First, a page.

7. What effect does location near natural areas appear to have on property values? [Page 22]

[Answers]

  1. Southwest
  2. the second (“privately conserve…acres of Nashville’s green infrastructure network….”)
  3. the Western Highland Rim
  4.  “scenic beauty,” “provide habitat for plants and animals,” “absorbs and filters water before it enters our rivers”
  5. the first theme group (“urban forests…connect wildlife and water networks”);
  6.  “There is a conservation corridor…”
  7. They appear to raise property values–as shown in the Portland, Oregon study:”…homes…located within 1,500 feet of open space had a higher value than those that were not.”

July 2011

Second Annual Garage Sale!

   When: Sat, Sept.24, 2011
   Where: 6559, 6563, 6573 Jocelyn Hollow Road
   What You Can Do to Help:

  • Start collecting items to contribute.  Starting Sep. 1, bring items to 6573 Jocelyn Hollow Rd. for the big day!
  • Put a copy of this newsletter in the mailbox of a new neighbor.
  • Volunteer to help:
    • Set up ((a week before the event)
    • Preside (the day of the event)
    • Take down (after the event)

Contact Nancy Smith; nancysmith@comcast.net; (615) 354-5980


April 3, 2011
Spreading The Word About The WMC’S Mission

One of the purposes of the West Meade Conservancy’s gathering last Saturday was to remind people of the group’s mission and of that mission’s value. You can read reports of the gathering in the NEWS, but two WMC supporters took the trouble to put into writing what they see as the group’s importance, and what they’ve written is worth sharing. Don’t miss their words–right after the “business” parts of this newsletter.

  1. The WMC has been invited to participate in the Hillsboro Village Art Walk on Thursday, April 7, from 5 – 8 pm. The WMC’s table will be stationed in front of Pancake Pantry, so tell your friends to stop by and say “Hello.”
  2. Volunteers needed! The WMC will have a tent at the Nashville Earth Day Festival in Centennial Park on Saturday, April 23. Jane Bibring is coordinating the WMC’s display and needs volunteers to sit at the WMC’s tables for the following times: 9:00 -11 am (setting up); 1-3 pm; 3-5 pm; and 5-7:30 pm (taking down–probably will end earlier). The event is fun, and the company is beyond compare. If you can help during one or more of the times, please contact Jane Bibring (356-0977; jane@bibring.net).
  3. Small-group Meetings have traditionally been the means by which newcomers have learned about the WMC and seasoned supporters have enjoyed getting together with fellow WMC volunteers to learn about the group’s progress towards its goal of creating collections of easement groups to carry out the mission. Three small-group meetings are scheduled for April – May. Come to one or to all, and bring your neighbors and friends!Tuesday, April 26, at 7 pm
    — Hosts, Charles & Ann Riddle
    6544 Rolling Fork Dr. (353-9447)Tuesday, May 10, at 7:00 pm
    — Hosts, Mary Kowalski & Carol Nestler
    6510 Rolling Fork Dr. (353-6606)Saturday, May 21, 10:00 am
    — Host, Clare Silverstein
    6600 Jocelyn Hollow Rd. (352-0956)

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NOW, SEE IF GEORGE SCHNITZER & JOANNA CARNAHAN ARE SPEAKING FOR YOU:

George Schnitzer, Jocelyn Hollow Road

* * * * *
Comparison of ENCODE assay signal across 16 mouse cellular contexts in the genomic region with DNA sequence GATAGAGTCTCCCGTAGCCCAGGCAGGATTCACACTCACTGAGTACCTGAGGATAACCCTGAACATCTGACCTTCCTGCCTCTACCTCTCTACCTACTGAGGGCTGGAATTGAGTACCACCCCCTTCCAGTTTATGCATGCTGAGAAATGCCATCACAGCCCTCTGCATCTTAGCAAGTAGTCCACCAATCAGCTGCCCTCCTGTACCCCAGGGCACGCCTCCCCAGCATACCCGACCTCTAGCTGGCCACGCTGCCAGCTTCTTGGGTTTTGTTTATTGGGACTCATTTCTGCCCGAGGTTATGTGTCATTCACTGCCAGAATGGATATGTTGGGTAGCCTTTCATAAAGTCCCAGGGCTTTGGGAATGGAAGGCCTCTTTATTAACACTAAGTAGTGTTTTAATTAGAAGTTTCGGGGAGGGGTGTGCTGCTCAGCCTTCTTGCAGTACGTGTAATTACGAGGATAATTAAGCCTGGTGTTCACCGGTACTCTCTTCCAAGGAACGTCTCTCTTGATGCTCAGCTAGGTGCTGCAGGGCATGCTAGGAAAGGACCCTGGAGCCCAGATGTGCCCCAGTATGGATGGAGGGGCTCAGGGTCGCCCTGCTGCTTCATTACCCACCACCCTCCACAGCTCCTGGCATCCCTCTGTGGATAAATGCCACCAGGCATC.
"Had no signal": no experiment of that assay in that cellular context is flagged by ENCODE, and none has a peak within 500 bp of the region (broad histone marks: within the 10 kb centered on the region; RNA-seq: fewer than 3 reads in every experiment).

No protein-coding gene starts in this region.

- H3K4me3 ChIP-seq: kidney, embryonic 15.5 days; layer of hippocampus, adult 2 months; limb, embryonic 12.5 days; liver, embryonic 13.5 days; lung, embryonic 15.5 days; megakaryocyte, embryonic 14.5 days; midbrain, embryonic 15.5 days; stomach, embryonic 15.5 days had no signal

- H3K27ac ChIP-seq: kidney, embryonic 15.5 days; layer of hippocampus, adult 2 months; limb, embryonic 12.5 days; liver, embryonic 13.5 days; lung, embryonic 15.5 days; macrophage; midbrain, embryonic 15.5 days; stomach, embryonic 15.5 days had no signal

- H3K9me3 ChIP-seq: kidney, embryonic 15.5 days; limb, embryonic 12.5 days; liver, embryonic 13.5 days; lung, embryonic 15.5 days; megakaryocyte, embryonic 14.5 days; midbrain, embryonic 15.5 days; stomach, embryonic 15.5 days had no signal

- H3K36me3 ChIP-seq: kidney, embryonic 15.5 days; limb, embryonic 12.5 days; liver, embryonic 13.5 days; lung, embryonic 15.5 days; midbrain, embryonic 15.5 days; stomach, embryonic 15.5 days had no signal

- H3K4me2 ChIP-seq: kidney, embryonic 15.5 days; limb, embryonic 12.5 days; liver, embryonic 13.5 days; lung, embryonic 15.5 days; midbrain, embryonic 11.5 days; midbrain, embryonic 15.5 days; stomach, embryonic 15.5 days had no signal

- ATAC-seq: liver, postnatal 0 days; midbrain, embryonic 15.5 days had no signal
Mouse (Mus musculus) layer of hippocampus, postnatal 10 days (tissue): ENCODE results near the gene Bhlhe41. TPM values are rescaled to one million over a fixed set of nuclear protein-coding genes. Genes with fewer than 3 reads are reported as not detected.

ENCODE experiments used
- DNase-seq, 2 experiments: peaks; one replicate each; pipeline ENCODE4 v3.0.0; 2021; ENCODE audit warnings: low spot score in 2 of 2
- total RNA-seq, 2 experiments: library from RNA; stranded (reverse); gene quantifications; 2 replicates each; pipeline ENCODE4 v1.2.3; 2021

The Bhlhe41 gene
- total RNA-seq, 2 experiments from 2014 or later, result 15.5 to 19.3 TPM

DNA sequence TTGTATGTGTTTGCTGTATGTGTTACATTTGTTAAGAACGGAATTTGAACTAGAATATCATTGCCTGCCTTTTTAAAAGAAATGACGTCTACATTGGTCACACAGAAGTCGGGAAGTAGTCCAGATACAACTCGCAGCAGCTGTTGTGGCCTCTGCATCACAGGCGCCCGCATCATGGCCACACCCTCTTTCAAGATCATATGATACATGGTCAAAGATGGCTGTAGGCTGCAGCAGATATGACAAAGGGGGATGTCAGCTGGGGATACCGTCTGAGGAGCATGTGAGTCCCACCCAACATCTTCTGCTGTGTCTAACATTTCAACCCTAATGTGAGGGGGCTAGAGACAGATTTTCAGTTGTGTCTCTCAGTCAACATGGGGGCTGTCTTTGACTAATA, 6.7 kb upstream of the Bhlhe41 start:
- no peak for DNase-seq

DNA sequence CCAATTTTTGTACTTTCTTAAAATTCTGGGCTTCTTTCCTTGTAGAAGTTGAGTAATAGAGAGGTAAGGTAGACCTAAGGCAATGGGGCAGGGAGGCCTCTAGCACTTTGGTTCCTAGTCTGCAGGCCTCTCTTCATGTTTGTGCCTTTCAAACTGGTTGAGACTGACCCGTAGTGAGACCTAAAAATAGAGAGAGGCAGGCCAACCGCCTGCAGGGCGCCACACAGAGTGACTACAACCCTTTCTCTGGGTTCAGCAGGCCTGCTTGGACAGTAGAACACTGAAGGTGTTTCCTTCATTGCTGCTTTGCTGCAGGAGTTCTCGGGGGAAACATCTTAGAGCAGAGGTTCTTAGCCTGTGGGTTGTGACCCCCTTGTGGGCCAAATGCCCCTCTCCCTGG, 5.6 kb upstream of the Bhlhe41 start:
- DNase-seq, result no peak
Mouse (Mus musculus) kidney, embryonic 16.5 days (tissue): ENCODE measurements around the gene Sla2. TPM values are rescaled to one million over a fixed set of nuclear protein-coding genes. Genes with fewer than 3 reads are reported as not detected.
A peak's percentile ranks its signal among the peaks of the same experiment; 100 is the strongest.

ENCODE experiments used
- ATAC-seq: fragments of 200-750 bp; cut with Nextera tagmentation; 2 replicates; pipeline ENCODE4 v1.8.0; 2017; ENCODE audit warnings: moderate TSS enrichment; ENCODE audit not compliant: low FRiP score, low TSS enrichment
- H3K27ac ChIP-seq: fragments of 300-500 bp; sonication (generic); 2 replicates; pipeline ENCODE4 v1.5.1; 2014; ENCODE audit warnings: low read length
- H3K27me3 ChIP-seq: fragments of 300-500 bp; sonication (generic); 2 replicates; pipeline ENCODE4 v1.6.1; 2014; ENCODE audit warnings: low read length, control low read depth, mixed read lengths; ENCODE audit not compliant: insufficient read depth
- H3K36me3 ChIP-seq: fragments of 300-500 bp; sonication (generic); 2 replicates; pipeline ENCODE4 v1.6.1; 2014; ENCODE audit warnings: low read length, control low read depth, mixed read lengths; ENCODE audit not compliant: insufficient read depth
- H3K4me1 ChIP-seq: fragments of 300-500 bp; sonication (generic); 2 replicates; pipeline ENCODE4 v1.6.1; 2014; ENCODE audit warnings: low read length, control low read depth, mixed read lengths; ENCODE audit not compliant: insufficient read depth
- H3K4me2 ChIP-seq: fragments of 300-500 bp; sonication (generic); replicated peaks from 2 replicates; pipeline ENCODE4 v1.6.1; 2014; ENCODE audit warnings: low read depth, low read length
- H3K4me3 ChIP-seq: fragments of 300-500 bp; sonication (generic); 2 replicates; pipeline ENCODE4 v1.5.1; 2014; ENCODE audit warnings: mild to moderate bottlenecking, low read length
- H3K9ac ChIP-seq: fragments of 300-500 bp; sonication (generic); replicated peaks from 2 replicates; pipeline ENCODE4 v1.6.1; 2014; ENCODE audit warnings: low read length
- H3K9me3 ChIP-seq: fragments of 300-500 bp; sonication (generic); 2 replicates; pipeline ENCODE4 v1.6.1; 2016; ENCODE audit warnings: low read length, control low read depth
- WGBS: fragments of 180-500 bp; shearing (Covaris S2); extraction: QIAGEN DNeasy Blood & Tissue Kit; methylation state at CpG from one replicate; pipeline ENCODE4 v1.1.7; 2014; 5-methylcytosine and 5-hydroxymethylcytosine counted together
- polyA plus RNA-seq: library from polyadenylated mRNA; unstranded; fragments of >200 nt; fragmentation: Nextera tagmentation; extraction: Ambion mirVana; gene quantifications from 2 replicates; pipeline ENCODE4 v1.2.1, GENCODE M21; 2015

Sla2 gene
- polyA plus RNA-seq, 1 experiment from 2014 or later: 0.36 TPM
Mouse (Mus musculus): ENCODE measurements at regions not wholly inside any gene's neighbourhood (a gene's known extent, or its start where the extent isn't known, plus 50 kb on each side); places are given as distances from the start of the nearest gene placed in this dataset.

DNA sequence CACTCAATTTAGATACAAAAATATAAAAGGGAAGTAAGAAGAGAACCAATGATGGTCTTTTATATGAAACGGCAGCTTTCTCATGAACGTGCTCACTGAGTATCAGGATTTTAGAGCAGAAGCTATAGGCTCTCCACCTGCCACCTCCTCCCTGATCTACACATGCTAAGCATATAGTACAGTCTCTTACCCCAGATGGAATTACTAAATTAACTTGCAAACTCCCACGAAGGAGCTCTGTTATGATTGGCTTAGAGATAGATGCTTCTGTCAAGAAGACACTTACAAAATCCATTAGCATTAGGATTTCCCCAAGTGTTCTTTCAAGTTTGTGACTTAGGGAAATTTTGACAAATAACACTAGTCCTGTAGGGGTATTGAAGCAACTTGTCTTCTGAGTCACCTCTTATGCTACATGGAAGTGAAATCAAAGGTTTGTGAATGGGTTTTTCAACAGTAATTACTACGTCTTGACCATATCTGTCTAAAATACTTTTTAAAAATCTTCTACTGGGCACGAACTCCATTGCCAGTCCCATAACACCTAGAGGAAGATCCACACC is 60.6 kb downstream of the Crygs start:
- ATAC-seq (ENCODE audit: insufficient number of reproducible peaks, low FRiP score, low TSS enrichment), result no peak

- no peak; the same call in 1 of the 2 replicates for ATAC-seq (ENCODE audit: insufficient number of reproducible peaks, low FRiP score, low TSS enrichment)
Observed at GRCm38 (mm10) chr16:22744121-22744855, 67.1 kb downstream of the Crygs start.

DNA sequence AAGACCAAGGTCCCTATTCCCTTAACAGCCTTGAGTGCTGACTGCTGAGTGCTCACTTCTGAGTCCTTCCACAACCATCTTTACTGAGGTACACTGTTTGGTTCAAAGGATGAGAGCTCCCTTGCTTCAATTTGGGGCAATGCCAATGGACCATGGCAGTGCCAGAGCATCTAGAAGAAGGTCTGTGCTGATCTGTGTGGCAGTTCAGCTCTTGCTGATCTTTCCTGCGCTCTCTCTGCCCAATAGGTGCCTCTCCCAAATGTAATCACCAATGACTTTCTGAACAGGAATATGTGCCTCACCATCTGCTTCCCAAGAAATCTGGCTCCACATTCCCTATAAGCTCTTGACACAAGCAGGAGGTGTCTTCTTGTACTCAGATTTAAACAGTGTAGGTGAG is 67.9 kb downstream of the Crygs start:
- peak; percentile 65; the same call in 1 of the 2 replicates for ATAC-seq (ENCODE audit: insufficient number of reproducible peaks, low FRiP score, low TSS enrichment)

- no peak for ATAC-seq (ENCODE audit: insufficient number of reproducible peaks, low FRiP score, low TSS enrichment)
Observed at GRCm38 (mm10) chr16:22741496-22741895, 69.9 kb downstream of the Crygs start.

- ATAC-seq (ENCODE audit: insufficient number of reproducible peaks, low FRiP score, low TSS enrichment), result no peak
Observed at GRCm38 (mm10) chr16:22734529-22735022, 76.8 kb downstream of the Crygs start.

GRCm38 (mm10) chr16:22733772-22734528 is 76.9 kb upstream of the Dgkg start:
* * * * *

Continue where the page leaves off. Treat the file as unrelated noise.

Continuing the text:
The West Meade Conservancy serves as a reminder of the importance of controlling our environment so that all residents can live in harmony in this extraordinary natural setting that attracted us in the first place. Through information and education WMC demonstrates the precious balance that exists between development and preservation and the volunteer actions necessary to protect the woods of west Nashville for current and future generations. The ironic by-products of these efforts are increased land values and a remarkable place to live, which is located conveniently to just about anything one would need or want.

Joanna Carnahan, Robin Hill Road

On first noticing that tiny blurb in the paper about a meeting to form West Meade Conservancy, I knew I wanted to be a part of it. We live in the “flatlands” of West Meade, so have no old trees to save. The only trees on our lot were planted by the couple who moved into this then-new ranch in the 1950’s, and whose son sold the house to us; so some people ask why we want to help conserve old natural parts of our neighbors’ lots.

Well, if we help neighbors who live in the hills around us save some of their old trees, then we and our grandchildren get to breathe the air those trees help clean.

If we help our neighbors preserve parts of their lots for wildlife to travel through, we and our grandchildren get to live among the natural balance that those bugs and bucks help maintain.

And if we work as a neighborhood to keep our part of the city woodsy and healthy, doesn’t that help make the whole city healthier?

Of course, helping our neighborhood stay clean and green helps keep property values up: nice if we ever wanted to sell, but we don’t. What we do value is getting to know neighbors who love natural beauty and like working together to take care of it: a big bonus prize for being in WMC.


March 14, 2011
CELEBRATING SPRING AND CATCHING UP WITH THE WEST MEADE CONSERVANCY!


WEST MEADE CONSERVANCY GATHERING — SATURDAY, MARCH 26
10:00 am – 11:00 am at the circle (after the Dead End sign) on Jocelyn Hollow Rd.

It’s also time to celebrate spring, so if you have some photographs (they don’t have to have been taken this year) of spring sights in West Meade’s woods, please bring them to put on posters to be used at the West Meade Conservancy’s exhibit at the Earth Day Celebration in Centennial Park.